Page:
Affordable housing challenges: Subsidized housing applications pile up, county closes wait-lists

Mohouli Senior Residences. (HOLLYN JOHNSON/Tribune-Herald)

Ulu Wini Housing is one of West Hawaii’s few low-income housing complexes. (Laura Ruminski/West Hawaii Today)

HILO — Despite a waiting list of more than 2,000 applications — some going back nine years — Hawaii County hasn’t built any new affordable housing units since 2017.

But the county is taking action, officials say, not only to build more public housing units, but to open up more Housing Choice Section 8 vouchers by creating better incentives for apartment and house owners, especially in West Hawaii.


Section 8 vouchers are available to those families designated low-income by federal Housing and Urban Development standards. Renters typically pay 30% of the monthly rent, with the government picking up the balance.

The 2,640 applications for 2,383 housing opportunities as of March 29 is somewhat misleading because one person can be on several waiting lists, Housing Administrator Neil Gyotoku said Tuesday. Each of the county’s 11 programs, which range from vouchers to senior housing, has its own application list.

There are 385 families on the wait list for Housing Choice vouchers. To some extent, the county is a victim of its own success, having tapped out of almost all the federal funds available for the program.

Project-specific programs are more of a challenge because of the high cost of housing, especially in West Hawaii.

Only two of the project lists are open for applications right now: Lei Kupuna low-income senior units and Lei Ohana multi-family low income housing units in Kailua-Kona.

Phase 3 of the Mohouli Senior Residences project in Hilo has begun, said Gyotoku, marking the end of the recent construction pause. That will add 92 units, he said.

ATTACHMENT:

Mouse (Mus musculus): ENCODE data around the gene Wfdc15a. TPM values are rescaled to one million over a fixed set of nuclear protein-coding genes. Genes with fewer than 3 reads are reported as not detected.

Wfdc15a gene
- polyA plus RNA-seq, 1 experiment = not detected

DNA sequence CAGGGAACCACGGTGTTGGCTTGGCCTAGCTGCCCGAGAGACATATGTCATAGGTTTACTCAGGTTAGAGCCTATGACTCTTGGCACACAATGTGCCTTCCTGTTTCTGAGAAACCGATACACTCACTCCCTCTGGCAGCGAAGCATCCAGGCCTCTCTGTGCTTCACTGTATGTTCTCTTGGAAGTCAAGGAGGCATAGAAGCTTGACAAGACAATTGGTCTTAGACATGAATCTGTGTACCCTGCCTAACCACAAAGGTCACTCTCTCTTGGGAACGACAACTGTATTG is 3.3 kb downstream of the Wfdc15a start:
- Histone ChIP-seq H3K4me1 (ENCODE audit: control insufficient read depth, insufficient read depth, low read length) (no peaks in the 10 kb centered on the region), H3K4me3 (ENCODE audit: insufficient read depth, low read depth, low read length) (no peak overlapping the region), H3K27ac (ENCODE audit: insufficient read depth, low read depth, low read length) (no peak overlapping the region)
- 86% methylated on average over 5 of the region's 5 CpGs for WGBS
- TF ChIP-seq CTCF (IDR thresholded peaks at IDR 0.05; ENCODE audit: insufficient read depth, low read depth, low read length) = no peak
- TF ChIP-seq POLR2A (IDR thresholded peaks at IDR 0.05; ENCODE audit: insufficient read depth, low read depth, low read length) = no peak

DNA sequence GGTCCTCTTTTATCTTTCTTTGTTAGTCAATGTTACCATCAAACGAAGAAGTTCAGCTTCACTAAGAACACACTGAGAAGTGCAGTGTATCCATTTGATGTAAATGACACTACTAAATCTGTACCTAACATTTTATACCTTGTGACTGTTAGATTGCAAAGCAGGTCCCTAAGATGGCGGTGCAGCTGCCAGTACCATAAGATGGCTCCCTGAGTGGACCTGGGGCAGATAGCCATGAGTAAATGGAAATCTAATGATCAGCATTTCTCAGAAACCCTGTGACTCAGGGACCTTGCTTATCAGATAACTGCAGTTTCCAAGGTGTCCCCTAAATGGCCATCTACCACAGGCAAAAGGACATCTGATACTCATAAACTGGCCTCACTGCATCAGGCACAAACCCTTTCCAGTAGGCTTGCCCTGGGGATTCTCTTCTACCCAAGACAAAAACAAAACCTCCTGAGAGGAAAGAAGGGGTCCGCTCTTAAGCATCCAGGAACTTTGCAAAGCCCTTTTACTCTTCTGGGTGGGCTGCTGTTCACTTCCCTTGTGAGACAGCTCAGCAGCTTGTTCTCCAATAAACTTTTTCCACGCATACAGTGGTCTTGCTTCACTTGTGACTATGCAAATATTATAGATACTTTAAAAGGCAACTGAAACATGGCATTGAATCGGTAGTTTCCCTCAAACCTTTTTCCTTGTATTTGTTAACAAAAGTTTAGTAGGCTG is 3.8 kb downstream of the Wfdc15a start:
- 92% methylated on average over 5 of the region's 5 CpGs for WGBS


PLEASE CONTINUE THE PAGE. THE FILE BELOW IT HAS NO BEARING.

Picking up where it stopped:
“It’s already under construction and expected to be completed next year,” Gyotoku said.

Three South Kohala projects are also heading for construction soon, now that the U.S. Army and state Department of Health have cleared them for unexploded ordnance. Those include Kamakoa Nui, with 40 multifamily rentals for families earning 60% to 100% of median income, Kaiaulu o Waikoloa, with 61 units for families earning 60% of the median income and Waikoloa Family Village, with 30 units.

For Hawaii County in 2019, the median family income is $70,100, according to HUD reports.

To be considered low-income, a family of one would make $44,000 or less annually. A family of two, $50,250; a family of four, $62,880; with income levels progressing to a family of eight making $82,900 or less.

To be considered very low-income, a family of one would make $27,500 or less annually. A family of two, $31,400; a family of four, $39,250; with income levels progressing to a family of eight making $51,850.

As for more new affordable housing:

“There’s a lot of them right now in the dream stages and not ready to go in the next year or two,” Gyotoku said.